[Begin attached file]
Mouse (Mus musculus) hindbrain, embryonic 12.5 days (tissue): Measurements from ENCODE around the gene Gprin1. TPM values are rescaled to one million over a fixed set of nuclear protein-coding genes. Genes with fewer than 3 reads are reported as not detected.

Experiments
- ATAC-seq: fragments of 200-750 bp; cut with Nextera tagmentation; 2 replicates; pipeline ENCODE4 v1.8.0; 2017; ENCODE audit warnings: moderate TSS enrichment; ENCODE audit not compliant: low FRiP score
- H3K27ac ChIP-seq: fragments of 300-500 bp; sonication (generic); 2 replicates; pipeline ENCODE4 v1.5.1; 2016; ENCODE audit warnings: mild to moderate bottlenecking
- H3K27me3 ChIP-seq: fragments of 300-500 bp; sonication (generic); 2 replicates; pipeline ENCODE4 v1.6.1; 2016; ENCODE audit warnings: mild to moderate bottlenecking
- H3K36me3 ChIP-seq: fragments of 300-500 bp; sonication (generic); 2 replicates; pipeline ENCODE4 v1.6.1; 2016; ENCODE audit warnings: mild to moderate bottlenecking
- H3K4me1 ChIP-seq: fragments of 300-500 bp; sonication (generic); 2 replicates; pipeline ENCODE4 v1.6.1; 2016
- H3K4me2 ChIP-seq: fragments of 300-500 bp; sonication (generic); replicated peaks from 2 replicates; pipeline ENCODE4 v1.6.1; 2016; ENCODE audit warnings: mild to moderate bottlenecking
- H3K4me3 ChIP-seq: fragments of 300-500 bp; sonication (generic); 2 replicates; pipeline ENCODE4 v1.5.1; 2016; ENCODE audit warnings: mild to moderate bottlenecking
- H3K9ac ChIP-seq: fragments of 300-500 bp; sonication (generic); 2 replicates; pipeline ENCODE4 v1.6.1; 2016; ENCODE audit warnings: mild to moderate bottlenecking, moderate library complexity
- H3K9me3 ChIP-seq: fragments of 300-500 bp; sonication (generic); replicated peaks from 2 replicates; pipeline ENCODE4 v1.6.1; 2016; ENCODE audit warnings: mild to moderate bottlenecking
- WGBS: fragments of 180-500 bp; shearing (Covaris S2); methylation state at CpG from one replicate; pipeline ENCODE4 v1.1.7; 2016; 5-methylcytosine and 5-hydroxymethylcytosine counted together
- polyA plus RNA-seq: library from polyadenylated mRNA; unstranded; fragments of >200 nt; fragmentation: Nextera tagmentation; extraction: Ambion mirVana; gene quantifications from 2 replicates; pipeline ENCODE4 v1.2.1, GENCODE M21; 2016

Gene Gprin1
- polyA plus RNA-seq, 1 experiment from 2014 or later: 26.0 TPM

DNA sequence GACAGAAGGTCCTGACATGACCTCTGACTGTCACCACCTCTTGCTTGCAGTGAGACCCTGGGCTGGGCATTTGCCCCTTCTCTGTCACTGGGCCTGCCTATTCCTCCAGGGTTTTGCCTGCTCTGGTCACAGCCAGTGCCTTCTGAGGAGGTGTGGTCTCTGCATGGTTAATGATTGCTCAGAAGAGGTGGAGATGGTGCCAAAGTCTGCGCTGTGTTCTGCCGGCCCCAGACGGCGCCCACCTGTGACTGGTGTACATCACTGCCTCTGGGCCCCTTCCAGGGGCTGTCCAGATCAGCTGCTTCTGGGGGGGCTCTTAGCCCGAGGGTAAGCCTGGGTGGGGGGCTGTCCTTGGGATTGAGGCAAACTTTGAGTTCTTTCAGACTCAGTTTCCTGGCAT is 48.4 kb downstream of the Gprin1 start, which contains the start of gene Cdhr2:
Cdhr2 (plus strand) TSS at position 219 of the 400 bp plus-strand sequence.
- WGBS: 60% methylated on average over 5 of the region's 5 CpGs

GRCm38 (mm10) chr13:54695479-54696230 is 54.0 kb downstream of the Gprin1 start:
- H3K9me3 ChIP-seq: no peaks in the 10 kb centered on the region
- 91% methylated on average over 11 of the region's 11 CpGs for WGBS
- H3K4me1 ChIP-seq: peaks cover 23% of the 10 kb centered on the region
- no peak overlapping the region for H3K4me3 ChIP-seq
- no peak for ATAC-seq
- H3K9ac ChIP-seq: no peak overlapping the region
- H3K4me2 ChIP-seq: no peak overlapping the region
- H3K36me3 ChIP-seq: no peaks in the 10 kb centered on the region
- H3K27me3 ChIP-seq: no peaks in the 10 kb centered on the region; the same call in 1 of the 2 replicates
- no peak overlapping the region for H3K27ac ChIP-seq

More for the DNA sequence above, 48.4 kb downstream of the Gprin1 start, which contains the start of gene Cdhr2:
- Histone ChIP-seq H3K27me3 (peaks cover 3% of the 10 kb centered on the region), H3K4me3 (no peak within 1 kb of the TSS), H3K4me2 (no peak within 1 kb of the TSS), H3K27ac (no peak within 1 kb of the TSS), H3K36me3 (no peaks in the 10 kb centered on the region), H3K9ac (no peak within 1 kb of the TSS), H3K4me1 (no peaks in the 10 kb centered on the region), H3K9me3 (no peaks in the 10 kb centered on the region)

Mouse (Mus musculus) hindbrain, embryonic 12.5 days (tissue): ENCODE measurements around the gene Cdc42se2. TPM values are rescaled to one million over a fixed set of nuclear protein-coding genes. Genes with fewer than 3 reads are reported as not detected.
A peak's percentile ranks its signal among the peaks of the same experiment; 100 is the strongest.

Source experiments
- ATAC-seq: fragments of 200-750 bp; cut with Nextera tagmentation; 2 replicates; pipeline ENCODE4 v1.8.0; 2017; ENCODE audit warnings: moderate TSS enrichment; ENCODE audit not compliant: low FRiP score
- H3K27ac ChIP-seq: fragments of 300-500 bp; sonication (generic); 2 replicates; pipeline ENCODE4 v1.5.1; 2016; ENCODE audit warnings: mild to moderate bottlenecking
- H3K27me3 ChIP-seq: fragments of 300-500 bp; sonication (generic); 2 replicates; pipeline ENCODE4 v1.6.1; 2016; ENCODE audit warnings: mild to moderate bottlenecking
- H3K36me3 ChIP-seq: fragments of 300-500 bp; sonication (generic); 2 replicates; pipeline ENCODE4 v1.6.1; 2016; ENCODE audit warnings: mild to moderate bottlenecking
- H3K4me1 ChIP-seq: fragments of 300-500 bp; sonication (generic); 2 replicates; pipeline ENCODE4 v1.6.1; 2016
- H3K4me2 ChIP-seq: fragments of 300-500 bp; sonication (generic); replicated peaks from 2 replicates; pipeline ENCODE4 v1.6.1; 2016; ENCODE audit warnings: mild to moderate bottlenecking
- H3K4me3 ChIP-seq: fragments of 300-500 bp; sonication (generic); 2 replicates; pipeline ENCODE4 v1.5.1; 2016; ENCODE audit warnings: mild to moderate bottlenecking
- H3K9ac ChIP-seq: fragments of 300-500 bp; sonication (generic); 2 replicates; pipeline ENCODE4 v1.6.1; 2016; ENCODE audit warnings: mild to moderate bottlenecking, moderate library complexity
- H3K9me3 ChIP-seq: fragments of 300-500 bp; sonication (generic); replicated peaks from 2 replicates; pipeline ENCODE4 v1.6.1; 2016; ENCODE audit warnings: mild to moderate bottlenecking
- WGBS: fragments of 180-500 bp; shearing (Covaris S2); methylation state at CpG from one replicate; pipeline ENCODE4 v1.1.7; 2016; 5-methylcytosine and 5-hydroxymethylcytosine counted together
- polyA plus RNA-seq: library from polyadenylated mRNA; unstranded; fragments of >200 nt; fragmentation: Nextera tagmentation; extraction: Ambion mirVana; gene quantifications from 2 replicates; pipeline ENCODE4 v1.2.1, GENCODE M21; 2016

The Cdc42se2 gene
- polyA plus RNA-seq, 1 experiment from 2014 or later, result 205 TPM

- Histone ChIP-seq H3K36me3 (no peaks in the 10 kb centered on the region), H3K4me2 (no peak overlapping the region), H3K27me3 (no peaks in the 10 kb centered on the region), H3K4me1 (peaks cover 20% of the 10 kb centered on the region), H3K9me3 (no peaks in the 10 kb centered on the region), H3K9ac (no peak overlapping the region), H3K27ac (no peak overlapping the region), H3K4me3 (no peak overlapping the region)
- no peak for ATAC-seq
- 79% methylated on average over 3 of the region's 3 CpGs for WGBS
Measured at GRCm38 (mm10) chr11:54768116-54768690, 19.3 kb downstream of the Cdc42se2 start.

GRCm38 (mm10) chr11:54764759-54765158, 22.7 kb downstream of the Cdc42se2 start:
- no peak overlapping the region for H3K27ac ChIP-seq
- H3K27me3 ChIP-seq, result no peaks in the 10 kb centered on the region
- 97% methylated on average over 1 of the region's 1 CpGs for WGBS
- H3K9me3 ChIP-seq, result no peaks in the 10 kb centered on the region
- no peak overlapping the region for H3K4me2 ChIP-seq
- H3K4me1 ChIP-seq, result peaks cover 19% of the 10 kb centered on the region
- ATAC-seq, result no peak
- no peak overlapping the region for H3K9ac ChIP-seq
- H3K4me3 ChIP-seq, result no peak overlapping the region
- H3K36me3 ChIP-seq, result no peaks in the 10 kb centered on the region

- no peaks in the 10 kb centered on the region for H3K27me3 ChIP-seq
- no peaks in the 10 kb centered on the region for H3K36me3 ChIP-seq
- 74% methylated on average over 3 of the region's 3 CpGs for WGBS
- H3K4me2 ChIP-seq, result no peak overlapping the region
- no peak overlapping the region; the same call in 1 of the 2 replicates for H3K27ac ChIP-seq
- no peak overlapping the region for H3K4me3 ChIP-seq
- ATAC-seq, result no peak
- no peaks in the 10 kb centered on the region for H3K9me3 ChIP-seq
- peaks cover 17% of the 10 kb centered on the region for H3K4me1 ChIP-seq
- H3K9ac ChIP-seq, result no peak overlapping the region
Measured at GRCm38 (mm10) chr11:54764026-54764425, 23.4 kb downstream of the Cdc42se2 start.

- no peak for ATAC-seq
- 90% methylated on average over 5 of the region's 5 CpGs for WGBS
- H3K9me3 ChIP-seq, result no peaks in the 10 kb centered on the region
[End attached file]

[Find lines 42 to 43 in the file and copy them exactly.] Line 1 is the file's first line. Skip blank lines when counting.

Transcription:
- H3K9ac ChIP-seq: fragments of 300-500 bp; sonication (generic); 2 replicates; pipeline ENCODE4 v1.6.1; 2016; ENCODE audit warnings: mild to moderate bottlenecking, moderate library complexity
- H3K9me3 ChIP-seq: fragments of 300-500 bp; sonication (generic); replicated peaks from 2 replicates; pipeline ENCODE4 v1.6.1; 2016; ENCODE audit warnings: mild to moderate bottlenecking